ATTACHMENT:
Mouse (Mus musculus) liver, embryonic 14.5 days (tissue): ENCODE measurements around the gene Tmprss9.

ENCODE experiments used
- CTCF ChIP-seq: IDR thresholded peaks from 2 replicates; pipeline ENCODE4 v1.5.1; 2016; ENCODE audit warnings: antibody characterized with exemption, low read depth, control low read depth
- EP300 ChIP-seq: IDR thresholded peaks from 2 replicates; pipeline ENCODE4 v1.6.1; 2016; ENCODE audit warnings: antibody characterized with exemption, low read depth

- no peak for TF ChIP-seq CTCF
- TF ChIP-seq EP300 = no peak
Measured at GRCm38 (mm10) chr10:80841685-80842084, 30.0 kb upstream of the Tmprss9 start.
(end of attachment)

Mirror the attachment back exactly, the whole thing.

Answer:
Mouse (Mus musculus) liver, embryonic 14.5 days (tissue): ENCODE measurements around the gene Tmprss9.

ENCODE experiments used
- CTCF ChIP-seq: IDR thresholded peaks from 2 replicates; pipeline ENCODE4 v1.5.1; 2016; ENCODE audit warnings: antibody characterized with exemption, low read depth, control low read depth
- EP300 ChIP-seq: IDR thresholded peaks from 2 replicates; pipeline ENCODE4 v1.6.1; 2016; ENCODE audit warnings: antibody characterized with exemption, low read depth

- no peak for TF ChIP-seq CTCF
- TF ChIP-seq EP300 = no peak
Measured at GRCm38 (mm10) chr10:80841685-80842084, 30.0 kb upstream of the Tmprss9 start.